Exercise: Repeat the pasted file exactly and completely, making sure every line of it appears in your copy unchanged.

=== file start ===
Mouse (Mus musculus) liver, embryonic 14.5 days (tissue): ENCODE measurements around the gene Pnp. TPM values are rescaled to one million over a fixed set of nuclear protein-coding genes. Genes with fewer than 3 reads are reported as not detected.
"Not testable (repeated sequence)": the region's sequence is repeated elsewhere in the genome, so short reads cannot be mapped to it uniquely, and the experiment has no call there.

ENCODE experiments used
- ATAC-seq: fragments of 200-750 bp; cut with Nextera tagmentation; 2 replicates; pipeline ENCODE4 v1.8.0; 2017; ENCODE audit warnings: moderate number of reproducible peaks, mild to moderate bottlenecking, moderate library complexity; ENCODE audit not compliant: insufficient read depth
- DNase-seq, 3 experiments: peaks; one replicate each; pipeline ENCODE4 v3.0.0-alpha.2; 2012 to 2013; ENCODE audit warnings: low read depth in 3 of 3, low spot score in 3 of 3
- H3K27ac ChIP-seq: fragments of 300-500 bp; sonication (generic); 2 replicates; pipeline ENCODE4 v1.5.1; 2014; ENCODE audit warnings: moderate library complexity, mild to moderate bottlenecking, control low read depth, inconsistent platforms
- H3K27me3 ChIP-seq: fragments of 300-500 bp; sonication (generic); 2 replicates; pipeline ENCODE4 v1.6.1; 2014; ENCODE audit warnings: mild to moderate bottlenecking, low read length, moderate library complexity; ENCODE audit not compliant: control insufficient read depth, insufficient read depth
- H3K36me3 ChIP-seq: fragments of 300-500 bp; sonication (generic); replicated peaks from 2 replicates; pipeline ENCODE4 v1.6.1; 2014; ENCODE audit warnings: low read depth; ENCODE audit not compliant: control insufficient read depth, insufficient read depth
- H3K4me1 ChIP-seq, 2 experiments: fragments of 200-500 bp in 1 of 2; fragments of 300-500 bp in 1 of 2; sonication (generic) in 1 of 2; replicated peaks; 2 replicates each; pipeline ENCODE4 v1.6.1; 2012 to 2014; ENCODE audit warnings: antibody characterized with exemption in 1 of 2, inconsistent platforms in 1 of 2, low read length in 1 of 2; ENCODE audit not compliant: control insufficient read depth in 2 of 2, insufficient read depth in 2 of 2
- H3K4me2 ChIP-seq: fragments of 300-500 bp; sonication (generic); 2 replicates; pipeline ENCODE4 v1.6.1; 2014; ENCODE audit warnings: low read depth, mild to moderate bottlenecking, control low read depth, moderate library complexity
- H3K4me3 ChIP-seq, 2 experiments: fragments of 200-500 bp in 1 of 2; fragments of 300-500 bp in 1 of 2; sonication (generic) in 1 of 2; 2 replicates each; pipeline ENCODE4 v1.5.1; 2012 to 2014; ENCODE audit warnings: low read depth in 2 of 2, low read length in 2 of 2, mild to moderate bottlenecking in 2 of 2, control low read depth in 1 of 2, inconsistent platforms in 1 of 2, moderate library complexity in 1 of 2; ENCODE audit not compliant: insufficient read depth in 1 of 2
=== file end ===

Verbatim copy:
Mouse (Mus musculus) liver, embryonic 14.5 days (tissue): ENCODE measurements around the gene Pnp. TPM values are rescaled to one million over a fixed set of nuclear protein-coding genes. Genes with fewer than 3 reads are reported as not detected.
"Not testable (repeated sequence)": the region's sequence is repeated elsewhere in the genome, so short reads cannot be mapped to it uniquely, and the experiment has no call there.

ENCODE experiments used
- ATAC-seq: fragments of 200-750 bp; cut with Nextera tagmentation; 2 replicates; pipeline ENCODE4 v1.8.0; 2017; ENCODE audit warnings: moderate number of reproducible peaks, mild to moderate bottlenecking, moderate library complexity; ENCODE audit not compliant: insufficient read depth
- DNase-seq, 3 experiments: peaks; one replicate each; pipeline ENCODE4 v3.0.0-alpha.2; 2012 to 2013; ENCODE audit warnings: low read depth in 3 of 3, low spot score in 3 of 3
- H3K27ac ChIP-seq: fragments of 300-500 bp; sonication (generic); 2 replicates; pipeline ENCODE4 v1.5.1; 2014; ENCODE audit warnings: moderate library complexity, mild to moderate bottlenecking, control low read depth, inconsistent platforms
- H3K27me3 ChIP-seq: fragments of 300-500 bp; sonication (generic); 2 replicates; pipeline ENCODE4 v1.6.1; 2014; ENCODE audit warnings: mild to moderate bottlenecking, low read length, moderate library complexity; ENCODE audit not compliant: control insufficient read depth, insufficient read depth
- H3K36me3 ChIP-seq: fragments of 300-500 bp; sonication (generic); replicated peaks from 2 replicates; pipeline ENCODE4 v1.6.1; 2014; ENCODE audit warnings: low read depth; ENCODE audit not compliant: control insufficient read depth, insufficient read depth
- H3K4me1 ChIP-seq, 2 experiments: fragments of 200-500 bp in 1 of 2; fragments of 300-500 bp in 1 of 2; sonication (generic) in 1 of 2; replicated peaks; 2 replicates each; pipeline ENCODE4 v1.6.1; 2012 to 2014; ENCODE audit warnings: antibody characterized with exemption in 1 of 2, inconsistent platforms in 1 of 2, low read length in 1 of 2; ENCODE audit not compliant: control insufficient read depth in 2 of 2, insufficient read depth in 2 of 2
- H3K4me2 ChIP-seq: fragments of 300-500 bp; sonication (generic); 2 replicates; pipeline ENCODE4 v1.6.1; 2014; ENCODE audit warnings: low read depth, mild to moderate bottlenecking, control low read depth, moderate library complexity
- H3K4me3 ChIP-seq, 2 experiments: fragments of 200-500 bp in 1 of 2; fragments of 300-500 bp in 1 of 2; sonication (generic) in 1 of 2; 2 replicates each; pipeline ENCODE4 v1.5.1; 2012 to 2014; ENCODE audit warnings: low read depth in 2 of 2, low read length in 2 of 2, mild to moderate bottlenecking in 2 of 2, control low read depth in 1 of 2, inconsistent platforms in 1 of 2, moderate library complexity in 1 of 2; ENCODE audit not compliant: insufficient read depth in 1 of 2